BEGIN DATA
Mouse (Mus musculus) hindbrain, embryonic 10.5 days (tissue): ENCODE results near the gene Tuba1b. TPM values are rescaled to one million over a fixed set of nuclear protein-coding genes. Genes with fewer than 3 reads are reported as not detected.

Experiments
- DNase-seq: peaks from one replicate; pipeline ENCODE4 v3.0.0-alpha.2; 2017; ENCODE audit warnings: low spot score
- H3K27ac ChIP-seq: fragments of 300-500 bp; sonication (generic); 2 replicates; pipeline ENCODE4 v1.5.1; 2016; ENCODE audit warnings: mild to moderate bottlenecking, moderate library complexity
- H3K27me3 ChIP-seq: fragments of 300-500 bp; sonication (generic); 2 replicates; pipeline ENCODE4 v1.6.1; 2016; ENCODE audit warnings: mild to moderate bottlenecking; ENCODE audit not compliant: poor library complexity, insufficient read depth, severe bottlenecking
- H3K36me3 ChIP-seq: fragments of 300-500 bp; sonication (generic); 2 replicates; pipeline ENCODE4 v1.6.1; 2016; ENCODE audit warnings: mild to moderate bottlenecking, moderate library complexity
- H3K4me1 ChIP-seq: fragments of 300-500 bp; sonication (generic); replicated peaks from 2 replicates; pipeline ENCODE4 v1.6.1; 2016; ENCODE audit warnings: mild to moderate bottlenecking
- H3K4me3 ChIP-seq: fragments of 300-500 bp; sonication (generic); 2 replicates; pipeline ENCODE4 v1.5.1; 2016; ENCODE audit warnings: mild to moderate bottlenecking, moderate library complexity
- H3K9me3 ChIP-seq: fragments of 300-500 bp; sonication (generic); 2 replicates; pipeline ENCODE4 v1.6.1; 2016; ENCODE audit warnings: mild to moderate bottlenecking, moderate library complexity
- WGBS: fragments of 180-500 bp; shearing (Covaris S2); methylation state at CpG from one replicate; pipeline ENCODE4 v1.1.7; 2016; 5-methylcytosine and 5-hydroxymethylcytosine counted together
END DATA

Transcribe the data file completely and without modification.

Mouse (Mus musculus) hindbrain, embryonic 10.5 days (tissue): ENCODE results near the gene Tuba1b. TPM values are rescaled to one million over a fixed set of nuclear protein-coding genes. Genes with fewer than 3 reads are reported as not detected.

Experiments
- DNase-seq: peaks from one replicate; pipeline ENCODE4 v3.0.0-alpha.2; 2017; ENCODE audit warnings: low spot score
- H3K27ac ChIP-seq: fragments of 300-500 bp; sonication (generic); 2 replicates; pipeline ENCODE4 v1.5.1; 2016; ENCODE audit warnings: mild to moderate bottlenecking, moderate library complexity
- H3K27me3 ChIP-seq: fragments of 300-500 bp; sonication (generic); 2 replicates; pipeline ENCODE4 v1.6.1; 2016; ENCODE audit warnings: mild to moderate bottlenecking; ENCODE audit not compliant: poor library complexity, insufficient read depth, severe bottlenecking
- H3K36me3 ChIP-seq: fragments of 300-500 bp; sonication (generic); 2 replicates; pipeline ENCODE4 v1.6.1; 2016; ENCODE audit warnings: mild to moderate bottlenecking, moderate library complexity
- H3K4me1 ChIP-seq: fragments of 300-500 bp; sonication (generic); replicated peaks from 2 replicates; pipeline ENCODE4 v1.6.1; 2016; ENCODE audit warnings: mild to moderate bottlenecking
- H3K4me3 ChIP-seq: fragments of 300-500 bp; sonication (generic); 2 replicates; pipeline ENCODE4 v1.5.1; 2016; ENCODE audit warnings: mild to moderate bottlenecking, moderate library complexity
- H3K9me3 ChIP-seq: fragments of 300-500 bp; sonication (generic); 2 replicates; pipeline ENCODE4 v1.6.1; 2016; ENCODE audit warnings: mild to moderate bottlenecking, moderate library complexity
- WGBS: fragments of 180-500 bp; shearing (Covaris S2); methylation state at CpG from one replicate; pipeline ENCODE4 v1.1.7; 2016; 5-methylcytosine and 5-hydroxymethylcytosine counted together